I actually know that paper by heart, but you did not read it it seems :) please check ref 6. Let me help you: the pattern is not random.

      1. Thank you Elliot, bookshelves are perfect scatterers and was on my list of options also, I love the looks of them, it is the first step towards true diffusion. But once you hear a true wide band diffuser your brain will make you wonder how did that wall disappear when I can still see it.

  3. The way a friend described walls similar to that to me, in his sound studio, about 20 years ago was think about a concave fresnel lens works, now imagine making that exact structure out of wood – it would probably do an reasonably Ok job at focusing sound towards to a point or a line. Now that you have that image in you head now imagine the effect if it was made up of wooden blocks with random lengths and orienteered at sloping angles. If three truly random numbers are used for the length of the wooden blocks (within a narrow range, it is a form of fresnel after all) and exact angle (also within a specific range, you do not want any that could accidentality stab someone if they fell against the wall) and rotation (zero to three hundred and sixty degrees) at the front of each block it “should” do a very good job at dispersing waves in random directions.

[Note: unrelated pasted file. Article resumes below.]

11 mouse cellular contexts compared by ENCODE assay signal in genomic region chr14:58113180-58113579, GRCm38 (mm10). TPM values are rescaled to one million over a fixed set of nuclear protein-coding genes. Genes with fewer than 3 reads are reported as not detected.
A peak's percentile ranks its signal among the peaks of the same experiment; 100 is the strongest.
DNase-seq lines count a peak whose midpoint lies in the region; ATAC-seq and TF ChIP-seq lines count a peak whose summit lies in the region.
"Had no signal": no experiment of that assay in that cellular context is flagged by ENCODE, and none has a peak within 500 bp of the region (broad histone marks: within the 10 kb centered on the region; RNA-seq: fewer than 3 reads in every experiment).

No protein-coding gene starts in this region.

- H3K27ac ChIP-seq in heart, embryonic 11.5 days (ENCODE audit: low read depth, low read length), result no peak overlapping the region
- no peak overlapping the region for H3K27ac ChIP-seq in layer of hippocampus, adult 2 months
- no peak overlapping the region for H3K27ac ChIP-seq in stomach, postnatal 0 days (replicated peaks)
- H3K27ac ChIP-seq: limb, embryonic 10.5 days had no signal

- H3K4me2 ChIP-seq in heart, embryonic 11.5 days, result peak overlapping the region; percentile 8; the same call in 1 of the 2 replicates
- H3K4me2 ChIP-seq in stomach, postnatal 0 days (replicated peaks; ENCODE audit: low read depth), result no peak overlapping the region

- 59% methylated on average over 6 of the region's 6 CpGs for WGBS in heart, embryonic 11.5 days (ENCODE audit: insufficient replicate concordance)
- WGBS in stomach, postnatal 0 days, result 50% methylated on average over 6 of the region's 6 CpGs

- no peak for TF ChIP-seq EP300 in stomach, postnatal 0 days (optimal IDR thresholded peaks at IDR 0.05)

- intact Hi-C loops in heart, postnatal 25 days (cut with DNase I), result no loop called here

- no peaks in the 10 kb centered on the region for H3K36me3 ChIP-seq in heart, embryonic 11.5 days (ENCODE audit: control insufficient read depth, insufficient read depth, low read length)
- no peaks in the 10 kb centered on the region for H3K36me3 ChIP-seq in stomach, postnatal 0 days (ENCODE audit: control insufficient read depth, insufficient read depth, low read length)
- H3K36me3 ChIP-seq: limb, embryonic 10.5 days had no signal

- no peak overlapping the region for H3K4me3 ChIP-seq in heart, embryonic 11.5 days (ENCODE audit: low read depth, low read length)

1. I should probably add that the one I was standing in front of was created using three random numbers per block, and it was a very odd experience. I knew that there was a wall at about arms length directly behind me, but my brain from the audio cues in that physical space was telling me that there was nothing behind me at all.

  4. There’s reverberation, and there’s discrete echoes. You can measure reverb with a mic and pulse generator/speaker, and measure the time that the reverb dies away (to -30 dB as I recall, in seconds). There’s a value that sounds nice, and a value that makes speech unintelligible. Unfortunately I forgot what they are… maybe something like a second for speech, couple seconds for average music, and several seconds for Gregorian chant in a cathedral.

    One of the best absorbers is fabric. Tapestries look good on the wall and soak up a lot. I know for a fact that some NPR news reports have been recorded in a clothes closet during pandemic time.

    1. And you don’t want discrete echoes unless you’re a bat searching for bugs. Hard parallel walls give you that slap-back sound and also create standing waves at certain frequencies. Irregular hard walls can give you smooth reverb with no resonances.

  5. Back in high school we were asked to bring in cardboard egg cartons, which we did by the hundreds. These were fixed from floor to ceiling across the back wall of the music room, to kill the reverb.

    I recall going on a school trip to the Sydney Opera House and being told the thin wood panelling of the main concert hall walls had a purpose other than just appearance, and that was they had the property of reflecting high frequency sounds back into the hall whilst absorbing the low frequency sounds. I thought that was very clever.

    1. I offered a bunch of foam shipping pads (with the egg crate type of cut in them) to an acquaintance for his home studio.
      But he didn’t want them outgassing in his house.

  6. Rockwool is an excellent sound absorber. I’ve placed 4 panels of 1.2m by 2.53m and 0.1m thick with rockwool of 80mm thick in 2 strips of 600mm wide in my living room and it got rid of the reverb completely. I’ve put it in a wood frame with thin plywood back and upholstered with canvas. Doesn’t look half bad either. Only some first order reflections from windows,TV and ceiling remains but that doesn’t bother me.